De novo mutations in mental retardation
- Joris A Veltman1
© Veltman; licensee BioMed Central Ltd. 2011
Published: 19 September 2011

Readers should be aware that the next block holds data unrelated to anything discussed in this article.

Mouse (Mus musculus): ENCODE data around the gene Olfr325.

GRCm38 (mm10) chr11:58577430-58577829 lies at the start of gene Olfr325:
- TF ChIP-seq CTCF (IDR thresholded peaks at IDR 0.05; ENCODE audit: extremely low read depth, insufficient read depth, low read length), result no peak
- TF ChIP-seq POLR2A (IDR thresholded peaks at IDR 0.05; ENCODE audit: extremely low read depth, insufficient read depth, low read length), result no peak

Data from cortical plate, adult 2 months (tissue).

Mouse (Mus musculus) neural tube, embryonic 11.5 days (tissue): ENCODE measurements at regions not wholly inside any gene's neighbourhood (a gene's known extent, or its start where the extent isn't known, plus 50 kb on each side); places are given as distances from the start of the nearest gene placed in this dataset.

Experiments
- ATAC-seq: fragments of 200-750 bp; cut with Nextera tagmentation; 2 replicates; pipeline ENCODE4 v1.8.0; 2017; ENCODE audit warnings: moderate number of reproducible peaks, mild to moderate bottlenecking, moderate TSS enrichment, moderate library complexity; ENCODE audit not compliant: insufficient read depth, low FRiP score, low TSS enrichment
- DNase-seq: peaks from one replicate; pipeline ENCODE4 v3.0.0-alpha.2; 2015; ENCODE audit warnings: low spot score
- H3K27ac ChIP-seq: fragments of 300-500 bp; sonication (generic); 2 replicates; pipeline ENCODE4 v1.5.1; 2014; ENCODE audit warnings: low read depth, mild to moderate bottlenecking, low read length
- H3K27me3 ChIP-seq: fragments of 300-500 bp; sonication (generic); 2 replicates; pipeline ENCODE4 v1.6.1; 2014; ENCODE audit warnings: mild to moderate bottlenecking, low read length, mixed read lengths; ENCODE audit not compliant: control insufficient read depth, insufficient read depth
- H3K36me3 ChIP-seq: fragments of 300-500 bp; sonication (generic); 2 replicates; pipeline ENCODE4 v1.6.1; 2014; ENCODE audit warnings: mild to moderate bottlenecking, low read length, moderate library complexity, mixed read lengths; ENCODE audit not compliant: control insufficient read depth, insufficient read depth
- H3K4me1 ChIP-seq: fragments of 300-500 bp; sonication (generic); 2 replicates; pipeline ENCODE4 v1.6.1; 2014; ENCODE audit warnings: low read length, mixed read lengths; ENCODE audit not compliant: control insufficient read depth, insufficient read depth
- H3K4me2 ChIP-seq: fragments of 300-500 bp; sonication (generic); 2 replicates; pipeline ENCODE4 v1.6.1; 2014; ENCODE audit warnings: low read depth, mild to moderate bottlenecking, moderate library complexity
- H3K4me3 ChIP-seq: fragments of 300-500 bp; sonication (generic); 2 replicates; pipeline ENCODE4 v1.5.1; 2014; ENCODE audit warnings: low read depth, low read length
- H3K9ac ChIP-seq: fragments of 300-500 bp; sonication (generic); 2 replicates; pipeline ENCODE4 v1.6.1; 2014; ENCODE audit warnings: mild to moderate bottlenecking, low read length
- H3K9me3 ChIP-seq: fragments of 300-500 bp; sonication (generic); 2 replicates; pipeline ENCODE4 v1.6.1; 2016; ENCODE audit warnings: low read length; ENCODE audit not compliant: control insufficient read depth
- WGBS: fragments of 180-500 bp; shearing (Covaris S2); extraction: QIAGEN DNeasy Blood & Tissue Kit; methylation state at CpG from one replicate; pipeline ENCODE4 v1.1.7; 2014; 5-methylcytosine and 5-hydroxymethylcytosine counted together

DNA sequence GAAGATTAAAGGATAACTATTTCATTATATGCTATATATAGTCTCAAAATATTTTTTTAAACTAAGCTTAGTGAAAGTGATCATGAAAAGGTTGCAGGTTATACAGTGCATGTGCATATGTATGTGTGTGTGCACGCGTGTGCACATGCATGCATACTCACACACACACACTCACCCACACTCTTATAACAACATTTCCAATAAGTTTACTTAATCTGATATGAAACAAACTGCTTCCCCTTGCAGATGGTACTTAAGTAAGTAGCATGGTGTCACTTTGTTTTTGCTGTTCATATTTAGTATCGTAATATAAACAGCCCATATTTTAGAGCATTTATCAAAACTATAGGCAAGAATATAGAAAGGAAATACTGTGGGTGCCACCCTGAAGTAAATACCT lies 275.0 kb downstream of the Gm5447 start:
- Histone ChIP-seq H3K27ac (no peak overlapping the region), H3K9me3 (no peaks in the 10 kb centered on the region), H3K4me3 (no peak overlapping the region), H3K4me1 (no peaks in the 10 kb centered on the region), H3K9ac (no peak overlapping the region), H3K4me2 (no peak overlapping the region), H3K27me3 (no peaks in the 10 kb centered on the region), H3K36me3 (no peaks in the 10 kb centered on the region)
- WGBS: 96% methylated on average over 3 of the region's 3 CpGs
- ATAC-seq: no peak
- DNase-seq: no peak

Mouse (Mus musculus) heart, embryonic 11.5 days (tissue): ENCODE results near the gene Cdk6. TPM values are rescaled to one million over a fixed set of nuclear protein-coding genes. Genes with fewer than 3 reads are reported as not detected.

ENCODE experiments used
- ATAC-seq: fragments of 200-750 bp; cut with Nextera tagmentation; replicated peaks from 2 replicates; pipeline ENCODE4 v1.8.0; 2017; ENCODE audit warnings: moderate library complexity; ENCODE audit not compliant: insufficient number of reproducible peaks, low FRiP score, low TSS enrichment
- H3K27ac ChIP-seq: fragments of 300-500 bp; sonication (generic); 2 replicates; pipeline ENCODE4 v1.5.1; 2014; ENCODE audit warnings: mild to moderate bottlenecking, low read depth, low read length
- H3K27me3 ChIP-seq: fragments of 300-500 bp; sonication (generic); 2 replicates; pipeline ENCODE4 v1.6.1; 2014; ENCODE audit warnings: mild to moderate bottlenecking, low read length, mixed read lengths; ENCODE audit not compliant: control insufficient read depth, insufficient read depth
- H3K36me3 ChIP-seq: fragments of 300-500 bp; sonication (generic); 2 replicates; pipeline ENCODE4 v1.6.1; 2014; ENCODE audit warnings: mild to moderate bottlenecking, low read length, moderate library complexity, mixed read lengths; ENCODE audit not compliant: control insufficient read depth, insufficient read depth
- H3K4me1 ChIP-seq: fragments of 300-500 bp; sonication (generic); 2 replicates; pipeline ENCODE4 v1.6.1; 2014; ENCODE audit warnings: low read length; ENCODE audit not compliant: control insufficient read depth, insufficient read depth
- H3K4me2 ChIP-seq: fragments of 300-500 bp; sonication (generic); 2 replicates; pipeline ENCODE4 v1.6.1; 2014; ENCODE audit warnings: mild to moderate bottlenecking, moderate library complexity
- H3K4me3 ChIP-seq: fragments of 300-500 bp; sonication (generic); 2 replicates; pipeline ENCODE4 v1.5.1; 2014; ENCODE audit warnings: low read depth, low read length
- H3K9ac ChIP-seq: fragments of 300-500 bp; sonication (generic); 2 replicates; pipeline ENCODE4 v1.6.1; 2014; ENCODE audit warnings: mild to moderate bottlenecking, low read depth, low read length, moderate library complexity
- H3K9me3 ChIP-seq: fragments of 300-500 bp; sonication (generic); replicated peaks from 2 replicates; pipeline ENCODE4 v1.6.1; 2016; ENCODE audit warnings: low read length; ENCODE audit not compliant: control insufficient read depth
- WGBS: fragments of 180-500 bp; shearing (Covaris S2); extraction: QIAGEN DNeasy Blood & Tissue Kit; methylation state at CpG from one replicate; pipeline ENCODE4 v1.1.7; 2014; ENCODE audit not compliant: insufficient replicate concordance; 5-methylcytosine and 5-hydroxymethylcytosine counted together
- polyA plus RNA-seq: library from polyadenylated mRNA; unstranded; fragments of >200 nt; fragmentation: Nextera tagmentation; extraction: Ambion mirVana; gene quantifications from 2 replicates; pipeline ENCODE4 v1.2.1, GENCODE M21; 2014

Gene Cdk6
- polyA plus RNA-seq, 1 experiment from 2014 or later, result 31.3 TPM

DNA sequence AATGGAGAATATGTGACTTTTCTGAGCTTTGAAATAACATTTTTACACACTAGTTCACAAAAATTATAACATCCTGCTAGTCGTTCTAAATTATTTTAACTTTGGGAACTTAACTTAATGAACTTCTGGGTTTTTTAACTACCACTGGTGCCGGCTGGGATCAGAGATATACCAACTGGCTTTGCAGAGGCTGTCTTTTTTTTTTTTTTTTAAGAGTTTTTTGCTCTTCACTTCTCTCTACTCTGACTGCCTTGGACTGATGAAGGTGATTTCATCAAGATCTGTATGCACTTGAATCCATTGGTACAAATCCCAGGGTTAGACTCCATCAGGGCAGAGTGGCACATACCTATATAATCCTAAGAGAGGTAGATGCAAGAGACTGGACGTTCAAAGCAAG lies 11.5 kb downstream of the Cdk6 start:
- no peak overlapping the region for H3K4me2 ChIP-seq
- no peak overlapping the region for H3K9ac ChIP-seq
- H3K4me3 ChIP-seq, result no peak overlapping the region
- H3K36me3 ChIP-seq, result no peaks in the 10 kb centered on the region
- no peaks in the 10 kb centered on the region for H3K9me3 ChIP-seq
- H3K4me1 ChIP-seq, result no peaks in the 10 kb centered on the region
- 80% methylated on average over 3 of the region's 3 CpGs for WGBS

Recent studies have indicated that humans have an exceptionally high per-generation mutation rate of 7.6 × 10–9 to 2.2 × 10–8. These spontaneous germline mutations can have serious phenotypic consequences when affecting functionally relevant bases in the genome. In fact, their occurrence may explain why cognitive disorders with a severely reduced fecundity, such as mental retardation, remain frequent in the human population, especially when the mutational target is large and comprises many genes. This would explain a major paradox in the evolutionary genetic theory of these disorders. In this presentation, I will describe our recent work on using a family-based exome sequencing approach to test this de novo mutation hypothesis in ten patients with unexplained mental retardation . Unique nonsynonymous de novo mutations were identified and validated in nine genes. Six of these, identified in different patients, were likely to be pathogenic based on gene function, evolutionary conservation and mutation impact. The clinical relevance of these novel genes, and the ultimate proof that they cause disease, lies in the identification of de novo mutations in additional patients with a similar phenotype. As such, we are currently screening approximately 1,200 patients with unexplained mental retardation for mutations in YY1, which is one of these newly identified genes. In addition, we are extending our family-based exome sequencing approach to 100 patients to establish the diagnostic yield for de novo mutations in patients with unexplained mental retardation. These findings, when replicated, provided strong experimental support for a de novo paradigm for mental retardation. Together with de novo copy number variation, de novo point mutations of large effect could explain the majority of all mental retardation cases in the population. In my presentation, I will explain this work, as well as related work on autism  and schizophrenia .
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